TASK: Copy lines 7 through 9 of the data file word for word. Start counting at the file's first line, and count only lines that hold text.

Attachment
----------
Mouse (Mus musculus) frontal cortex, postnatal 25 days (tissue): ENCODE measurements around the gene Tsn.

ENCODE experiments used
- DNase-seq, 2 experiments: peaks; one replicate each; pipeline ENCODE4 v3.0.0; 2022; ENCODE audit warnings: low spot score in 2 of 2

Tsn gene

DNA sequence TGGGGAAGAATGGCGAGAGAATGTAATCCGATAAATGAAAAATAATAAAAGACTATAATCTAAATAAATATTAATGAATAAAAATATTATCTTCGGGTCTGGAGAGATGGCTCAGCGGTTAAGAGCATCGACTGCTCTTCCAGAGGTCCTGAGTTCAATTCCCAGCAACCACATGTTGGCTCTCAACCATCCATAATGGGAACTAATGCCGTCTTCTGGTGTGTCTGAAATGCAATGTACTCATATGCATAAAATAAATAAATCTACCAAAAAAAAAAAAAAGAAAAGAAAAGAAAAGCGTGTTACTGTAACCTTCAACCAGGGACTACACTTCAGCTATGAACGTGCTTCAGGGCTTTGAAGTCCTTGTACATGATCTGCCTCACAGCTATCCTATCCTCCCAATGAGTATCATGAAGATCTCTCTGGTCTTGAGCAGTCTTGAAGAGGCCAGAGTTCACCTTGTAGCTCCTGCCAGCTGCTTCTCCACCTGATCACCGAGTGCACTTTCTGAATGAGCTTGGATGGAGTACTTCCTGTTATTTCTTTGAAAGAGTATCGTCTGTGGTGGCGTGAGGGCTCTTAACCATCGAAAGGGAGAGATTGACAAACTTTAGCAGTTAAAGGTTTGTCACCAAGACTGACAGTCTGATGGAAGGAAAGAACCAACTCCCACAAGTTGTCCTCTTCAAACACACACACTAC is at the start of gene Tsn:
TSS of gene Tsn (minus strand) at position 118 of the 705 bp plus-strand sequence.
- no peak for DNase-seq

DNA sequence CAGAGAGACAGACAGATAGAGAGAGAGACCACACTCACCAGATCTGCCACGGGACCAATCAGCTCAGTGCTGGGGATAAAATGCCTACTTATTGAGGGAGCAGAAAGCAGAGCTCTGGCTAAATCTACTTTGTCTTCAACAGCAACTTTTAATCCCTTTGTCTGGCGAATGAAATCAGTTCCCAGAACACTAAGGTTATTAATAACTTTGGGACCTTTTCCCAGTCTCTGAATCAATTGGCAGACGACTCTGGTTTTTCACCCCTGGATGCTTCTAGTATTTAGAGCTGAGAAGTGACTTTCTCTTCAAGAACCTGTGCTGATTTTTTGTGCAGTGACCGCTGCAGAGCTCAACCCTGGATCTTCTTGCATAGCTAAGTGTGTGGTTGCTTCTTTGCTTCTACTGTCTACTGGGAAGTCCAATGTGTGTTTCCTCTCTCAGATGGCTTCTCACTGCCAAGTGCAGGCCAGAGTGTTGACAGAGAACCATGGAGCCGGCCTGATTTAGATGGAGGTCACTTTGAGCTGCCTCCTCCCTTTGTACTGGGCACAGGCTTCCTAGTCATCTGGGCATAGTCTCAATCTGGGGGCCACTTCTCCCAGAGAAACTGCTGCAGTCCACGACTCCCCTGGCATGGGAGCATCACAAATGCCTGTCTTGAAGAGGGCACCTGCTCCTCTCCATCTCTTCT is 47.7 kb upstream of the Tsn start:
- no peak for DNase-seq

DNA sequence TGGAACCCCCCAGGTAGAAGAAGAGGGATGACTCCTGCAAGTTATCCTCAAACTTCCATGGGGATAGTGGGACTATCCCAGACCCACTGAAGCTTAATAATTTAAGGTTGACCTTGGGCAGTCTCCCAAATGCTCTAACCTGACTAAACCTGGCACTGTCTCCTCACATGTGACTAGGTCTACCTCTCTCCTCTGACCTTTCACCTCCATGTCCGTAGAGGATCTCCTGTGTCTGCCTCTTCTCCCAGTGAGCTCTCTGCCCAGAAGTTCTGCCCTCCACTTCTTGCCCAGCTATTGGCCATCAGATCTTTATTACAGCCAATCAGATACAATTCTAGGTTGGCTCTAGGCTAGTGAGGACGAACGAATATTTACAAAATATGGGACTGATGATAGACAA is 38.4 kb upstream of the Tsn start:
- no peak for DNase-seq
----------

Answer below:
- no peak for DNase-seq

DNA sequence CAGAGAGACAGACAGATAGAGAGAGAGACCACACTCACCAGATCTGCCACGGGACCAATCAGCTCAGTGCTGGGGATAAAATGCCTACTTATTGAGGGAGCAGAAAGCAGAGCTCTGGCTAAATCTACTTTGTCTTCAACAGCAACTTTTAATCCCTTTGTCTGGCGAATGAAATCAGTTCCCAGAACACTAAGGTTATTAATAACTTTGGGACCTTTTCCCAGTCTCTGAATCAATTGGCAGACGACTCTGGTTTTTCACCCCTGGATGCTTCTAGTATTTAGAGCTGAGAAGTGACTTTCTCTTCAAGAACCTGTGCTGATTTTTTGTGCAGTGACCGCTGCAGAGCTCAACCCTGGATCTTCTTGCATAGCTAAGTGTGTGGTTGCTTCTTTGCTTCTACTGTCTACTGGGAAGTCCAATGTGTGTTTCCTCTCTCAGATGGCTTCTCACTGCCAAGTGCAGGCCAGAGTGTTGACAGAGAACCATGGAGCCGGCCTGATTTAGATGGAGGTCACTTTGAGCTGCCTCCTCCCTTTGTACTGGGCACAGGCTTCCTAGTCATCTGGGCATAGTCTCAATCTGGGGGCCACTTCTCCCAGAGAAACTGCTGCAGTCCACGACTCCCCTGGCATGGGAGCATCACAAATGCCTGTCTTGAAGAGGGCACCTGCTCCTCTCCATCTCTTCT is 47.7 kb upstream of the Tsn start:
- no peak for DNase-seq